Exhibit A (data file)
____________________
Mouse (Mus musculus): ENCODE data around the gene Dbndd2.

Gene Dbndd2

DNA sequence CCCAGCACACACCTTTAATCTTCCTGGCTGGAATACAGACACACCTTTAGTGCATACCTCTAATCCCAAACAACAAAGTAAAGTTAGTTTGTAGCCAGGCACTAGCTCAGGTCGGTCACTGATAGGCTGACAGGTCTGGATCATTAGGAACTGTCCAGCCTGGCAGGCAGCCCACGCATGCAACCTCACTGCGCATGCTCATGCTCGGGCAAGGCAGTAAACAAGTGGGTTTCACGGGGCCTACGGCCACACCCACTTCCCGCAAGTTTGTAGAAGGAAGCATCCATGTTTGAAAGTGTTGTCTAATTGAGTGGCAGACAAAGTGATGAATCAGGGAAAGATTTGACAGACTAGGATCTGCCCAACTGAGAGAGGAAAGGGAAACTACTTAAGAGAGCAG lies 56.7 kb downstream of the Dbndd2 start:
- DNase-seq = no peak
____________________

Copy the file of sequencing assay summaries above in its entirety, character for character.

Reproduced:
Mouse (Mus musculus): ENCODE data around the gene Dbndd2.

Gene Dbndd2

DNA sequence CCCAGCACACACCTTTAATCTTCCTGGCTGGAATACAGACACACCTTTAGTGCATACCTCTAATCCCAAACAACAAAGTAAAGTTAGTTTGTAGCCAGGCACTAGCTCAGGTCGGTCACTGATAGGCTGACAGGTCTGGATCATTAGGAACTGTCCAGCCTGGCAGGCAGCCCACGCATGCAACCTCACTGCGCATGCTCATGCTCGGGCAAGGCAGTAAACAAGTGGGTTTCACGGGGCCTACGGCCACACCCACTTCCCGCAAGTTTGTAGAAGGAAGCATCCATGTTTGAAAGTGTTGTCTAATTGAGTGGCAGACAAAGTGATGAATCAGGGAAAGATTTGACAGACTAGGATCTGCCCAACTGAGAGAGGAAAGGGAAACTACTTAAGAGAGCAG lies 56.7 kb downstream of the Dbndd2 start:
- DNase-seq = no peak